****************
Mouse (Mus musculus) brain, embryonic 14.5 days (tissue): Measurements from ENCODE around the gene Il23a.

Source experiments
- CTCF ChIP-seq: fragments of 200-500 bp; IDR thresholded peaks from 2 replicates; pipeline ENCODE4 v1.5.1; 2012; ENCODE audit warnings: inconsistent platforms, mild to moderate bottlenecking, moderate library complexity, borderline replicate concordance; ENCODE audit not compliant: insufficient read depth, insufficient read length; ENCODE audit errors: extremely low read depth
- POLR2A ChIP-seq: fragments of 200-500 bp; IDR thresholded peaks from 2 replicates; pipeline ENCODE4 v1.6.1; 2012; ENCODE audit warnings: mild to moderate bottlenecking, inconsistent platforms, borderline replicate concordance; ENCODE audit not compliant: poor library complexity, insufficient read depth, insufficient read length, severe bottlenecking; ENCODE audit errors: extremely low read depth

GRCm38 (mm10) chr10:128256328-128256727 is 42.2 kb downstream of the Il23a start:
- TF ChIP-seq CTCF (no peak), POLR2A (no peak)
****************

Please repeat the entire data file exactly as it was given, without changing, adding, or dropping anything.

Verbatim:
Mouse (Mus musculus) brain, embryonic 14.5 days (tissue): Measurements from ENCODE around the gene Il23a.

Source experiments
- CTCF ChIP-seq: fragments of 200-500 bp; IDR thresholded peaks from 2 replicates; pipeline ENCODE4 v1.5.1; 2012; ENCODE audit warnings: inconsistent platforms, mild to moderate bottlenecking, moderate library complexity, borderline replicate concordance; ENCODE audit not compliant: insufficient read depth, insufficient read length; ENCODE audit errors: extremely low read depth
- POLR2A ChIP-seq: fragments of 200-500 bp; IDR thresholded peaks from 2 replicates; pipeline ENCODE4 v1.6.1; 2012; ENCODE audit warnings: mild to moderate bottlenecking, inconsistent platforms, borderline replicate concordance; ENCODE audit not compliant: poor library complexity, insufficient read depth, insufficient read length, severe bottlenecking; ENCODE audit errors: extremely low read depth

GRCm38 (mm10) chr10:128256328-128256727 is 42.2 kb downstream of the Il23a start:
- TF ChIP-seq CTCF (no peak), POLR2A (no peak)